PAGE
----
The Northern Mariana Islands’ proposed Internet Gaming Act 2021 continues to raise questions.
Northern Mariana Islands.- Questions continue to be raised over potential online gaming in the Northern Mariana Islands as proposed by House Bill 22-47. Operators have pointed out that an online gambling market based out of Saipan is likely to be severely limited.
As the CNMI is a US protectorate governed by federal law, the island would not be able to take bets from US states. It would also be forbidden from accepting bets from countries where online gambling is illegal.
Potential online gaming operators note that this would leave the local market as the only potential market online gambling, and that is characterised by low levels of disposable income.
Andrew Klebanow, principal of C3 Gaming Group, said: “The local population is well-served by some slot halls and video poker parlours. Given the relatively small residential population, it is doubtful that an online operation would generate much revenue.”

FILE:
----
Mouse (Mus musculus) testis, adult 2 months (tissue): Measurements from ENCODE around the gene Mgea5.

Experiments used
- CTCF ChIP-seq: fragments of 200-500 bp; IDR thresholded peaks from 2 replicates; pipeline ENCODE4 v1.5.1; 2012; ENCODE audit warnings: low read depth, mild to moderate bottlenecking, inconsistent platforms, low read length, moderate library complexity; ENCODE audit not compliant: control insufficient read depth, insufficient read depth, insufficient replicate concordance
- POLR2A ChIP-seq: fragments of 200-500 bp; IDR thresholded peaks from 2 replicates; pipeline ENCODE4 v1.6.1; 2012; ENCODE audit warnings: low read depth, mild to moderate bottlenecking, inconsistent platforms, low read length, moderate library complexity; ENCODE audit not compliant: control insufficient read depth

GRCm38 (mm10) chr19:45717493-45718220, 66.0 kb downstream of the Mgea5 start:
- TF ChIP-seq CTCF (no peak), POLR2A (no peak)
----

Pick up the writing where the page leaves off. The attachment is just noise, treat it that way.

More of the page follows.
Andrew Yeom, Commonwealth Casino Commission executive director, had talked up the possibility of online gambling.
He said: “Internet gaming can be a great thing for the Commonwealth if done correctly.
“I can assure you there are many ways to go about it. But I am not the one to tell how the operation is set up because I am not here to give that information…. I am here as a regulator.”
In June, Yeom warned that the CCC was running out of money and that the $2m it received from the CNMI government wasn’t enough due to the indefinite suspension of Imperial Pacific International‘s licence. The casino regulator has announced 20 layoffs without cause due to the crisis.
Representative Tina Sablan has also raised concerns about the proposed Internet Gaming Act 2021, arguing that internet gaming could lead to an increase in money laundering.
Another factor is internet connectivity on the island. It has improved in recent years but continues to suffer due to frequent typhoons, which have caused significant infrastructural damage. Due to the islands’ location, data is also more expensive than in other jurisdictions.